Okenia cochimi Gosliner & Bertsch, 2004
Terrence Gosliner and I named 3 new species of Okenia Menke, 1830, from the Mexican Pacific and Gulf of California coasts (Proc. Calif. Acad. Sci., vol. 55, no. 22, pp. 414-430; 30 September 2004). Two of these species have already appeared as Nudibranchs of the Week: Okenia angelica (01/10/05) (BOW 448) and Okenia mexicorum (BOW 464). Sufficient specimens of O. angelica were observed at Bahía de los Ángeles, Baja California, that we were able to summarize annual and monthly occurrences. Eighteen specimens of O. mexicorum were collected from Bahía de Banderas, Jalisco, and Ensenada de los Muertos, Baja California Sur.
This nudibranch of the week features the rarest of the species we named in this paper, Okenia cochimi. It was described based on 3 specimens: two from Isla Espíritu Santo, Baja California Sur, and and one specimen from Isla Cedros, Baja California. Recently, Ali Hermosillo has recorded the species from Islas Revillagigedos (see opening photograph).
When the Europeans first landed on and then traversed the Baja California peninsula by foot and mule, they found there were 3 major groups of indigenous peoples: the Pericú, the Cochimí, and the Paipai/Kumiai, respectively in the southern, central and northern portions of the peninsula. Only descendants of the Paipai/Kumiai survive, in northeastern Baja California and southern California (the Luiseňo group present in San Diego county). The Cochimí lived in the area where the great cave paintings and murals have been found, in the Sierras de San Francisco, Guadalupe, San Juan, and San Borja. From the very first encounters with the Cochimí, legends related they were not the painters nor direct descendants of them. (See the book by Harry Crosby, “The Cave Paintings of Baja California,” (1984), and its revised edition.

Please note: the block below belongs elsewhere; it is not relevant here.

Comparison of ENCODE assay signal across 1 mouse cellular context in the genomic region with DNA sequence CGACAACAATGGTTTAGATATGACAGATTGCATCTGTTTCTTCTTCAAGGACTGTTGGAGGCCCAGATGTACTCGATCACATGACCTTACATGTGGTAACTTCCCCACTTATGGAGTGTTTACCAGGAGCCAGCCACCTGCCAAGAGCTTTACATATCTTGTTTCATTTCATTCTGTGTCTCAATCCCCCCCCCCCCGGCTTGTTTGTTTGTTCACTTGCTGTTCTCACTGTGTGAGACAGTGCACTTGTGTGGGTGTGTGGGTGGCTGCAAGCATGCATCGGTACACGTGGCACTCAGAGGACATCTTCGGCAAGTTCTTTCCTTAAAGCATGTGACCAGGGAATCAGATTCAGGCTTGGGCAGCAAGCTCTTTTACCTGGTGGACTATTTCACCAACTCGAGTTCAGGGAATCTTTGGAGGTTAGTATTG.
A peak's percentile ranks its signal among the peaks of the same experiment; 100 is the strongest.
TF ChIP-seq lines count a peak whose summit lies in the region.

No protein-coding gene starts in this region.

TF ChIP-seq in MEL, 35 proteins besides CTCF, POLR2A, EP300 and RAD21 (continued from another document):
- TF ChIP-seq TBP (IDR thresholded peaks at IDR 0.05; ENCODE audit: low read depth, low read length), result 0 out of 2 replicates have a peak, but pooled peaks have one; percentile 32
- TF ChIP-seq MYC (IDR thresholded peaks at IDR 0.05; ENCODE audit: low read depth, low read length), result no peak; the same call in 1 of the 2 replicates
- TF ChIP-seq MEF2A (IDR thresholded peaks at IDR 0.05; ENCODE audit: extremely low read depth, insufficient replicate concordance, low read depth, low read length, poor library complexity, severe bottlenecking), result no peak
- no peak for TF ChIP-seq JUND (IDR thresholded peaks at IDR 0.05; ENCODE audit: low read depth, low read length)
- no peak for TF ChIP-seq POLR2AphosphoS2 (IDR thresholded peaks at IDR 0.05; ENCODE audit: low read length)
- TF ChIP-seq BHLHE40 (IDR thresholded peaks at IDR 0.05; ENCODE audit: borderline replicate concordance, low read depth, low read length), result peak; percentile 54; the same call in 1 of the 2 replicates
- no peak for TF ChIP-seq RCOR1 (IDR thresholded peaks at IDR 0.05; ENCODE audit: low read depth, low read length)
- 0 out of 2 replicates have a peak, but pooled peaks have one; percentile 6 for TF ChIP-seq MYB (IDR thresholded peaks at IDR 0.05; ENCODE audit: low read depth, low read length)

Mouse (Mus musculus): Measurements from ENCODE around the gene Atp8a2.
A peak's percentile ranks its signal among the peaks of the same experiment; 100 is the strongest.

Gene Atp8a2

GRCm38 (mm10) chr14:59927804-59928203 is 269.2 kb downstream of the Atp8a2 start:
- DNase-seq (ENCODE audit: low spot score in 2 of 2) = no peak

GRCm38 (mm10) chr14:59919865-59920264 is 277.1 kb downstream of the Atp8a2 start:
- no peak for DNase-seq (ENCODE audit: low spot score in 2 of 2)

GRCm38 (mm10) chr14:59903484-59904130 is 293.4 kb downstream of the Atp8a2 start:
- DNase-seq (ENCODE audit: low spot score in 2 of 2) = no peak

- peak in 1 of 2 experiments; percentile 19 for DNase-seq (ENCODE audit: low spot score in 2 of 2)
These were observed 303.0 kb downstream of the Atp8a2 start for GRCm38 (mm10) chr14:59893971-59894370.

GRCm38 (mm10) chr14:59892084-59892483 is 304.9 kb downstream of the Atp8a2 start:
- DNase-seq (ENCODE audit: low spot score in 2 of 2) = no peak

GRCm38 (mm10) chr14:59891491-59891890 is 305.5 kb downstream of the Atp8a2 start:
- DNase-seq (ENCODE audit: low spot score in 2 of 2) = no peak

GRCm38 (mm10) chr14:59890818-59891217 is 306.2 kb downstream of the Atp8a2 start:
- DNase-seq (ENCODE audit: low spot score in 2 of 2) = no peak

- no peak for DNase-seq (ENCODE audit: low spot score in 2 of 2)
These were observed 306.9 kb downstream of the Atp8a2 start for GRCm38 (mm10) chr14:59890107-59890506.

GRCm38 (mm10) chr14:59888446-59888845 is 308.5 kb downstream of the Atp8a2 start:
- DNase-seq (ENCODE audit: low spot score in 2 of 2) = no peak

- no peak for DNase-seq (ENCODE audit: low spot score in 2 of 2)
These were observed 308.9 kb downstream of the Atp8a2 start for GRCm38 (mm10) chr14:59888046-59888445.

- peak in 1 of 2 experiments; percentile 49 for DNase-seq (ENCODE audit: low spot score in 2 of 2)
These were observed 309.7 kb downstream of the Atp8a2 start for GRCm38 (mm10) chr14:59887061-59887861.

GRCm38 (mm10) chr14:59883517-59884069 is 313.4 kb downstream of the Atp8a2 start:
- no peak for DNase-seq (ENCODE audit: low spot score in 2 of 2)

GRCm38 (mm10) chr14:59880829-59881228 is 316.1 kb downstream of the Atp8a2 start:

Some years ago, Terrence Gosliner and I named a species of chromodorid, Mexichromis amalguae (BOW 183) based on the original Cochimí name for Isla Cedros, amalgua, which means “isle of fogs.” This distinct species of Okenia is also named in honor of this now-extinct indigenous people of the Baja California peninsula.
The living animals are small, 2-4 mm in length. The body is moderately elongate and relatively high. There is a well-developed, distinct notal border. The foot extends posteriorly and is devoid of papillae. The body color is uniformly lemon yellow. There are 5-8 pairs of elongate lateral papillae. The two anterior-most papillae are situated in front of the rhinophores and are directed anteriorly. A single medial papilla is present mid-dorsally anterior to the gill. The gill consists of four unipinnate branches. The rhinophores are elongate with 5-6 congested lamellae. The genital aperture is situated on the right side of the body approximately a third of the length of the body posterior to the head. The foot is narrow and is wider anteriorly. The oral region is rounded and lacks distinct tentacles.
Internal anatomy is clearly described in our paper.
No other species of Okenia has a uniformly colored yellow body.
Gosliner, Terrence M., & Hans W. Bertsch. 2004. Systematics of Okenia from the Pacific Coast of North America (Nudibranchia: Goniodorididae) with Descriptions of Three New Species. Proceedings of the California Academy of Sciences 55 (22): 414-430.
Rudman , W. B. 2004. Further species of the opisthobranch genus Okenia (Nudibranchia: Goniodorididae) from the Indo-West Pacific. Zootaxa 695: 1-70.